ROME (Reuters) - Italy’s inconclusive parliamentary election leaves open a wide range of possible alliances, putting the anti-establishment 5-Star Movement in the driver’s seat as the largest party.
The election is a political sea change for Italy, with voters shunning the parties that have governed the country in recent years, including the center-left Democratic Party (PD) and Silvio Berlusconi’s center-right Forza Italia (Go Italy!).
The actual seats in parliament have yet to be definitively assigned, but results show 5-Star emerged as by far the biggest party with about 32 percent of the national vote.
Preliminary seat allocations for the 630-seat lower house give 5-Star 222-224 seats. A four-party conservative coalition led by the far-right League gets 267, and the center-left bloc dominated by the PD 123-125.
Italy has a long history of finding a way out of political stalemates. It will be up to President Sergio Mattarella to guide talks and name a potential prime minister, but that will not happen before April.
Here are some of the possible scenarios:
5-STAR AND THE LEAGUE
The solution feared most by markets is a marriage between 5-Star and the League. The two would have a parliamentary majority and there are some overlaps in their manifestos, with both calling for tax cuts, greater spending on welfare and a rejection of EU budget rules.
Both used to call for Italy to quit the euro, but while 5-Star says the moment has passed, the League says it still wants to leave the single currency at the earliest politically feasible time. League leader Matteo Salvini last year said he was open to hooking up with 5-Star, but has since said he will not abandon his rightist bloc.
5-STAR AND PD
Five-Star in combination with the PD is another possibility, and one more reassuring for the markets. The PD, which has governed since 2013, has however been the main target of 5-Star’s vitriol and there is deep mutual hostility between the two parties.
The PD’s leader Matteo Renzi, who said he would resign after its dismal election showing, ruled out the PD supporting 5-Star and said it would go into opposition. But the party is in such disarray that it is not clear if it will follow its outgoing leader’s bidding.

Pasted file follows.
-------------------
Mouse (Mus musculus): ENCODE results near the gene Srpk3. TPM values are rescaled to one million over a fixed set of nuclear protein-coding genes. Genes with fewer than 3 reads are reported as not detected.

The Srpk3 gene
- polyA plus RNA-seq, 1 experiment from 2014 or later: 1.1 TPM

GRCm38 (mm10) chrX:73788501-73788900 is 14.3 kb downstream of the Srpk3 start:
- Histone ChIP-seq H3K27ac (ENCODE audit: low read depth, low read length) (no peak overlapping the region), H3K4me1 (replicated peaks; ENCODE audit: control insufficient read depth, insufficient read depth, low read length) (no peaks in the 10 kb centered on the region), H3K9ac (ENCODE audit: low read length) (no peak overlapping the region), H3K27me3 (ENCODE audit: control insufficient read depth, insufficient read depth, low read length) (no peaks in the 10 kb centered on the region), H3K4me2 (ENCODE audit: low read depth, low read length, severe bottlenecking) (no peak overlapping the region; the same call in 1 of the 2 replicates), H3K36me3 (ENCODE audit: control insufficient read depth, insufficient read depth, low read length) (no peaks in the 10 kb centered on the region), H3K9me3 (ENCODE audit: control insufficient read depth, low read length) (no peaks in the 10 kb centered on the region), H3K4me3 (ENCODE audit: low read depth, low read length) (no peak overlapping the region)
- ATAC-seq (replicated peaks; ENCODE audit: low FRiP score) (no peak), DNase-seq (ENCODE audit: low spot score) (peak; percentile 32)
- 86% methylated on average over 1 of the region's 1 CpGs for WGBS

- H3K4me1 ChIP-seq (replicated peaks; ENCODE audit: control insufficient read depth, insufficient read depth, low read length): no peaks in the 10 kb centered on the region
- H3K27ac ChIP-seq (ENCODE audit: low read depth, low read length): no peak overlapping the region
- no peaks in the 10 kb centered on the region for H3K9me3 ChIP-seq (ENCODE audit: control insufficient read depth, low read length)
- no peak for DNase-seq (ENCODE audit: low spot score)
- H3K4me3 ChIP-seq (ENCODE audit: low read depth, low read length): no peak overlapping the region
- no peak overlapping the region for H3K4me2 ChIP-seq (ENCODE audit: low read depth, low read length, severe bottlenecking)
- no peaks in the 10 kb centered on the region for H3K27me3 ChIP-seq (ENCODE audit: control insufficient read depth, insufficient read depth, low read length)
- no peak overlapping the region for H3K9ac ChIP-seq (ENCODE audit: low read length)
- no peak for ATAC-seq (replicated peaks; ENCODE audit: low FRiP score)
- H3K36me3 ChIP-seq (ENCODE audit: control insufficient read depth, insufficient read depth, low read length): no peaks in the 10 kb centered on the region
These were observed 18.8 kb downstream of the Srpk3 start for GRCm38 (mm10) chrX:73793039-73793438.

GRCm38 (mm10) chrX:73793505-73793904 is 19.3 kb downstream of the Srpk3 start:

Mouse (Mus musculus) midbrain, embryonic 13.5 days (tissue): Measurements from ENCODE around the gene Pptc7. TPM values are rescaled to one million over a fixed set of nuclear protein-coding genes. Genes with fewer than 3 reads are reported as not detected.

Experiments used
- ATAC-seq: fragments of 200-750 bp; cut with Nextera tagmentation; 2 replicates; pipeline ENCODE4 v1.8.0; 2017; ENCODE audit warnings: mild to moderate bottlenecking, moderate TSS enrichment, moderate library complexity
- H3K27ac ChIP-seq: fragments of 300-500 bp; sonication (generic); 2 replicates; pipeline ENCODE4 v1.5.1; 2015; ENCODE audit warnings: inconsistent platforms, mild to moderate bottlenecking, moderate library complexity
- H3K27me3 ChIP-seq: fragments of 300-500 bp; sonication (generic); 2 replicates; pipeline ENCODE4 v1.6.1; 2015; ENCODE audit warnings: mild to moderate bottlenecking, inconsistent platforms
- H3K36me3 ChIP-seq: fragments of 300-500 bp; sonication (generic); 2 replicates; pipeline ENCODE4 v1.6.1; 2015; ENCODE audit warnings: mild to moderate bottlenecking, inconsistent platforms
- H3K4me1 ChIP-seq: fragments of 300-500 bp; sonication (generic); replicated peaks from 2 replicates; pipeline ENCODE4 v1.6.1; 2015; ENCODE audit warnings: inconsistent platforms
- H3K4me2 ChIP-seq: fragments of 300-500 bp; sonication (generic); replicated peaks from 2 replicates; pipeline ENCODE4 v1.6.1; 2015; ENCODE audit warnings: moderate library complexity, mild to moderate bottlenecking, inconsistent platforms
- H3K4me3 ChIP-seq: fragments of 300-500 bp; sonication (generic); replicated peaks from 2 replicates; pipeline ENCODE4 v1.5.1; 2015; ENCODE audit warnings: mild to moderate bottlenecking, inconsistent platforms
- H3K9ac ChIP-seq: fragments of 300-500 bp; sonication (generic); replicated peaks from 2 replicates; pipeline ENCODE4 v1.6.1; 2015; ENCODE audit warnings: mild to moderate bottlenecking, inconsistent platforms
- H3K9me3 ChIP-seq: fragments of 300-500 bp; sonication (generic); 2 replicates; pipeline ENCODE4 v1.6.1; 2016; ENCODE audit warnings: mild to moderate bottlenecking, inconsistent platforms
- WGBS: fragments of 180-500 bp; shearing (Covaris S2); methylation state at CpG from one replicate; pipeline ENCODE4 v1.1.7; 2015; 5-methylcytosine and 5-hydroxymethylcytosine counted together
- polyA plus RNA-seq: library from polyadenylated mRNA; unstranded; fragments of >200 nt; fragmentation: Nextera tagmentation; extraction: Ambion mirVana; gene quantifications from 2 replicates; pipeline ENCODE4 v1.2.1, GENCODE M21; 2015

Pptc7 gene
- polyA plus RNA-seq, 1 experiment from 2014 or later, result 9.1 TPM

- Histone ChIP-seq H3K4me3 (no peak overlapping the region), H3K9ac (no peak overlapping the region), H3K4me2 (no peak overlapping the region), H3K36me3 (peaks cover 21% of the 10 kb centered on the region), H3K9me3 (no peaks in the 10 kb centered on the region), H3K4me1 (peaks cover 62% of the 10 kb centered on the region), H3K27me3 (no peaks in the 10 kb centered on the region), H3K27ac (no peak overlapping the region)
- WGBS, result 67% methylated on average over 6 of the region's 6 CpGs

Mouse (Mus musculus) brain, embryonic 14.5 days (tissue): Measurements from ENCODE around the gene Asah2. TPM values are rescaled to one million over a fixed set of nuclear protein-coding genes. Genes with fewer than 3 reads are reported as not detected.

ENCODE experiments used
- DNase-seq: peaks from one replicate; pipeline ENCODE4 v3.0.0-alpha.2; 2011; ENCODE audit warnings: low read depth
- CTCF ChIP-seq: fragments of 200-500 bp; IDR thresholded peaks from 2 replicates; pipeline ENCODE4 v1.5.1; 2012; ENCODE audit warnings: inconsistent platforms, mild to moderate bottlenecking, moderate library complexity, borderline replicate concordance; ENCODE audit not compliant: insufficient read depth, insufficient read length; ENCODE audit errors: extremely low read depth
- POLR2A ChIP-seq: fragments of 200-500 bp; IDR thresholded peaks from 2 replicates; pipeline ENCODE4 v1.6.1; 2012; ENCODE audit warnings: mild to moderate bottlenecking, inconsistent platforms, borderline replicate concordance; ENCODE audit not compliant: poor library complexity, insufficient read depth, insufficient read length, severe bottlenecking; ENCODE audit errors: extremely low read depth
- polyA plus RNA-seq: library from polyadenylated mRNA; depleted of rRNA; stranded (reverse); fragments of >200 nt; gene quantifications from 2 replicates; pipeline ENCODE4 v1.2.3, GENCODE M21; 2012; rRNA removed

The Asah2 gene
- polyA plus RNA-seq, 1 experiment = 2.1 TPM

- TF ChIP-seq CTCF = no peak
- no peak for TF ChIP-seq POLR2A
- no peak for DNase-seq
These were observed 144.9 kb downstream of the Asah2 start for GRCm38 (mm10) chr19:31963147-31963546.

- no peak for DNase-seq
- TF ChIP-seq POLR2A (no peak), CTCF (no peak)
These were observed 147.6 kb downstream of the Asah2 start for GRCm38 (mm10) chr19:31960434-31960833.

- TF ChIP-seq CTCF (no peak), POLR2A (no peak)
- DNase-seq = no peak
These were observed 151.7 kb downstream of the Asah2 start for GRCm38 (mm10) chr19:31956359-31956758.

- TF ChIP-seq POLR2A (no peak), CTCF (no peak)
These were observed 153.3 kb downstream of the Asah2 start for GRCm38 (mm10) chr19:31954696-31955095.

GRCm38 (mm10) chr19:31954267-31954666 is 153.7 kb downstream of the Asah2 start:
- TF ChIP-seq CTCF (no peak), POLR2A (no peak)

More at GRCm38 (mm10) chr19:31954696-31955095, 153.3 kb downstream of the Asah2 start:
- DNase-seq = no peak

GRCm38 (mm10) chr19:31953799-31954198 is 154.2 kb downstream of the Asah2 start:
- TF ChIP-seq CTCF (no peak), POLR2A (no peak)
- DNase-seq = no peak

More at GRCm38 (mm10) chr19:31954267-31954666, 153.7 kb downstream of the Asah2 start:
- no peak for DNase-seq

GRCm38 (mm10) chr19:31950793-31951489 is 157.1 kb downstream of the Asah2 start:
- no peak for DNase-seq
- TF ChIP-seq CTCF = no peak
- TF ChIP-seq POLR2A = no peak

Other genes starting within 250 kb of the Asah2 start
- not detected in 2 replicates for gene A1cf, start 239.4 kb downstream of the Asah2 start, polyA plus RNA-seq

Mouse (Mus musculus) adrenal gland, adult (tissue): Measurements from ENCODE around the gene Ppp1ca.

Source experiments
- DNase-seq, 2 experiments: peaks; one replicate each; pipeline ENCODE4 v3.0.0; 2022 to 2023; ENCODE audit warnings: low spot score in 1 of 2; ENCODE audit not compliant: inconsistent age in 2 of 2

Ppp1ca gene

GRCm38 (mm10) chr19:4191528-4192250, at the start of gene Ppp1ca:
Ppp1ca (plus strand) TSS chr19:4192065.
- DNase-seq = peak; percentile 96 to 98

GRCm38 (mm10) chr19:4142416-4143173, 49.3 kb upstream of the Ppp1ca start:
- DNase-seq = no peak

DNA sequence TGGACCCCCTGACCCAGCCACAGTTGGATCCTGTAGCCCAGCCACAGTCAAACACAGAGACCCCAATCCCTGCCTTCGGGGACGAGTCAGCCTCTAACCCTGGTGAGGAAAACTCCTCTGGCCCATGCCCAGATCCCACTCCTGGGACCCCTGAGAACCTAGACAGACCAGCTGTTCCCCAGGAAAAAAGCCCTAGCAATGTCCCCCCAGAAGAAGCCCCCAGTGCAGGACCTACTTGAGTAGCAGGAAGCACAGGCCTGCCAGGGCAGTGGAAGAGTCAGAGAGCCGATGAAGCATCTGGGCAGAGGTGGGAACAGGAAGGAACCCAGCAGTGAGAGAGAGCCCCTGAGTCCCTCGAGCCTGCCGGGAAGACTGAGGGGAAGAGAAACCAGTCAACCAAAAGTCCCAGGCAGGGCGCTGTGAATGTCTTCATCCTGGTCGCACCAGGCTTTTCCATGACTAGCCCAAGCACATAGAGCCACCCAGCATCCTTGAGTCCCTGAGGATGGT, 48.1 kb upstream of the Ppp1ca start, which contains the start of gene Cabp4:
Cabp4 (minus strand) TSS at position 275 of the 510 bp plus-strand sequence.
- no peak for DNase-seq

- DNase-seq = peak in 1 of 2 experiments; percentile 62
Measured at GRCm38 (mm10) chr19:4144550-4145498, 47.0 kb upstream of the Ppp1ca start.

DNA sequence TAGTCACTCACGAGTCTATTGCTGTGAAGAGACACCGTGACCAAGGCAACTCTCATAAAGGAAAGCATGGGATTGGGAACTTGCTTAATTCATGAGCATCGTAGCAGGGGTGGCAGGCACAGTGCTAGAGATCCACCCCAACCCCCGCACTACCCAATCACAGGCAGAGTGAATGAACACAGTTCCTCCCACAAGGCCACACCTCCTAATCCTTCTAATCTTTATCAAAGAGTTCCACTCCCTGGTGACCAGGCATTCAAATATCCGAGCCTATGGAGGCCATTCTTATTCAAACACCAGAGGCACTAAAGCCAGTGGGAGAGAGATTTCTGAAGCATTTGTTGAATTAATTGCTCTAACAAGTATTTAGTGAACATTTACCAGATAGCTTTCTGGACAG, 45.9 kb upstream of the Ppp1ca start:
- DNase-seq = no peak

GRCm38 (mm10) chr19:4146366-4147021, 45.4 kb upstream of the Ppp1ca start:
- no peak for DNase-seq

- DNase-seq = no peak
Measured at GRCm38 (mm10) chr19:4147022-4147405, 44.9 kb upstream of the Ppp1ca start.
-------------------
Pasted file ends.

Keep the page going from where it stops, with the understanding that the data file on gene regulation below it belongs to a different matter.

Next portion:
League leader Salvini says the center right, as the largest coalition, will seek to govern, and claims leadership of the bloc that Berlusconi has steered since 1994. The League took some 17 percent of the overall vote, compared to 14 percent for Berlusconi’s Forza Italia.
The center right as a bloc drew 37 percent of the vote promising to loosen the state’s purse strings by passing a “flat tax” of 23 percent for all households. The center right would need about half the PD’s lawmakers to swing to their side in order to have a majority in parliament, and the center-left party may think twice before backing a government led by the far-right League.
The idea of 5-Star, the PD and the main center-right parties all joining together is another option. This would give 5-Star, as the biggest party, a major stake in government, with all parties agreeing before its formation what the government should do while in power. The lifespan of such an administration would be about a year, in theory, though it could end up lasting longer. During the campaign, 5-Star appeared open to such a solution in the case of electoral deadlock, as long as others accepted its conditions.
President Mattarella is the man pulling the strings in the post-vote period. He will choose someone to try to form a government as he tried to persuade former rivals to get over the rancor of the campaign. If he fails, he may have no choice but to dissolve parliament and repeat the vote. That is the option the president most wants to avoid, sources told Reuters before the election.
Reporting by Massimiliano Di Giorgio, Steve Scherer and Gavin Jones; editing by Andrew Roche